January 23, 2021

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‘It was preventable’: Experts slam system after Camp Hill tragedy

1 min read
<p>The horrors of the Camp Hill deaths are driving a wave of outrage across Australia, with domestic violence experts weighing in to try and make sense of the tragedy.</p>

The horrors of the Camp Hill deaths are driving a wave of outrage across Australia, with domestic violence experts weighing in to try and make sense of the tragedy.

Rowan Baxter is believed to have doused his children and his estranged wife Hannah with petrol before setting them on fire in Brisbane.

Aaliyah, 6, Laianah, 4, and three-year-old Trey died in the blaze, while Ms Baxter died in hospital hours later after suffering horrific burns.

Rowan Baxter died at the scene of self-inflicted stab wounds.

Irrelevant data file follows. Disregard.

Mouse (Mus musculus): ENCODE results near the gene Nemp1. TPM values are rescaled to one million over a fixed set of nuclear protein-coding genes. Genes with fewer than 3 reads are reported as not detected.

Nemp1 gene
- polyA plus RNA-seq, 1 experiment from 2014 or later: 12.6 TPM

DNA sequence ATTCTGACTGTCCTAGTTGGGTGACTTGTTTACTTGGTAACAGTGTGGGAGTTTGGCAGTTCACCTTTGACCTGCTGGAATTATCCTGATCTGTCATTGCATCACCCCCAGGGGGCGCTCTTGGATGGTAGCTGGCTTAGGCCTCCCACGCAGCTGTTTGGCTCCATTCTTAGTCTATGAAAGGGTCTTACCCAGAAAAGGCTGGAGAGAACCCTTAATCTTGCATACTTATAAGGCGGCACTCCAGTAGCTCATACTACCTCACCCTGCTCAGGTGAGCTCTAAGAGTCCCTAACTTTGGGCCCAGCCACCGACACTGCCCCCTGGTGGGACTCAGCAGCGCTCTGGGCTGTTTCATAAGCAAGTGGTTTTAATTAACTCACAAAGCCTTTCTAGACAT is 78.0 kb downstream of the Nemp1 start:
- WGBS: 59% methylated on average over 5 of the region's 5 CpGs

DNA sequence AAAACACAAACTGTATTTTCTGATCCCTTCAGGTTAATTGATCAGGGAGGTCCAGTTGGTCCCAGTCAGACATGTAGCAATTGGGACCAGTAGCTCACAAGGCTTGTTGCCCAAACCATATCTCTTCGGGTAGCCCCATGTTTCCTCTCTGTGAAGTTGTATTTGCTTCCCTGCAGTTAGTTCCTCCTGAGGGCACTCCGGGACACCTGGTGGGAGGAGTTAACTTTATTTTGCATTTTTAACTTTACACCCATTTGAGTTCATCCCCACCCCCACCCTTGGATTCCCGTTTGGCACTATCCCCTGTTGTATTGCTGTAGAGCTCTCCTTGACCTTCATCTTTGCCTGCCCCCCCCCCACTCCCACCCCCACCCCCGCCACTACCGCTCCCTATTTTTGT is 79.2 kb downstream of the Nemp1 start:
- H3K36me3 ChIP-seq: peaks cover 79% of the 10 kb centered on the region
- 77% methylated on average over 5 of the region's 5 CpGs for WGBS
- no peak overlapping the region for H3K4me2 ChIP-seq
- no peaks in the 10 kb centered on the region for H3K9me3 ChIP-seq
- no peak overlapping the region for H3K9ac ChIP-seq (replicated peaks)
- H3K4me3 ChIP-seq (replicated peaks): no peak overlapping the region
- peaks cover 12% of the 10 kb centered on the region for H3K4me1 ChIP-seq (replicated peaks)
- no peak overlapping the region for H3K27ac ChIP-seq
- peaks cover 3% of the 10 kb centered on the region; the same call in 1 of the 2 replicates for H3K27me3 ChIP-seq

Criminologist Dr Robin Fitzgerald, who specialises in domestic violence cases, said the post-separation period in relationships could be "particularly violent for women".

"There typically is some planning when we look at these domestic violence homicides," she said.

Kerry Carrington from the QUT School of Justice said the system had "most likely failed" the victims.

"It was preventable, it was predictable, but we didn't have the systems in place to do that," she said.

Silke Meyer of the Gender and Family Violence Prevention Centre said more domestic violence-informed service responses across general service systems would "certainly improve the chances of family safety".

Readers seeking support can contact Lifeline on 13 11 14 or beyond blue on 1300 22 4636.

Suicide Call Back Service 1300 659 467.

MensLine Australia 1300 78 99 78.

National Domestic Violence Service: 1800 RESPECT (1800 737 732). If you are in immediate danger call triple zero (000).

Source: 9News https://www.9news.com.au/national/camp-hill-car-fire-domestic-violence-experts-say-could-be-prevented/8bc0110f-68b3-429f-b3f4-e21d149d803c

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